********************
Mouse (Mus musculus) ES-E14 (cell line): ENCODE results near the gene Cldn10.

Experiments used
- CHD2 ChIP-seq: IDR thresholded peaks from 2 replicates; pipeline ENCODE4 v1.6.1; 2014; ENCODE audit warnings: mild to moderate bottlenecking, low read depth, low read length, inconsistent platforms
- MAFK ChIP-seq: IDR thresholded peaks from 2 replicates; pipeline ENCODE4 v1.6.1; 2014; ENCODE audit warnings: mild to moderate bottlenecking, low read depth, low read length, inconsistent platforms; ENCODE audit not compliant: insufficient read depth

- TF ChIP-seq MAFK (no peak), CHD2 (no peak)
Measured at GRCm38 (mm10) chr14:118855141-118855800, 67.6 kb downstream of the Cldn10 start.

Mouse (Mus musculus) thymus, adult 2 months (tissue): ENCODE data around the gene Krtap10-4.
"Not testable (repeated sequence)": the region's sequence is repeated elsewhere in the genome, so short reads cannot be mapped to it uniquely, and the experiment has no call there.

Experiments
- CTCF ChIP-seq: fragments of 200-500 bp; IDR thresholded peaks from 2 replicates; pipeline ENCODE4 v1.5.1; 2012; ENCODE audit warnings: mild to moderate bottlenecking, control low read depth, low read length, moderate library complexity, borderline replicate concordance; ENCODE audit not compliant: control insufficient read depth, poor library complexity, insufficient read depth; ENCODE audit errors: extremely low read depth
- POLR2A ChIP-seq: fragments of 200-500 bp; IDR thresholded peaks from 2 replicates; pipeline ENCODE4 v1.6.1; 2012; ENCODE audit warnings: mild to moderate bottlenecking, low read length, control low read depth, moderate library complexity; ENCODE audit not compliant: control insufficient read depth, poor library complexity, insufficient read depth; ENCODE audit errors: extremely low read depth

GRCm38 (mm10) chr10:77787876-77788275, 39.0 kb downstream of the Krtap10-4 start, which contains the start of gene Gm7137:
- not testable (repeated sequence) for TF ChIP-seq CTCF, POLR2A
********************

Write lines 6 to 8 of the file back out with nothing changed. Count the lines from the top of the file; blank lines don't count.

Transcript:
Measured at GRCm38 (mm10) chr14:118855141-118855800, 67.6 kb downstream of the Cldn10 start.

Mouse (Mus musculus) thymus, adult 2 months (tissue): ENCODE data around the gene Krtap10-4.
"Not testable (repeated sequence)": the region's sequence is repeated elsewhere in the genome, so short reads cannot be mapped to it uniquely, and the experiment has no call there.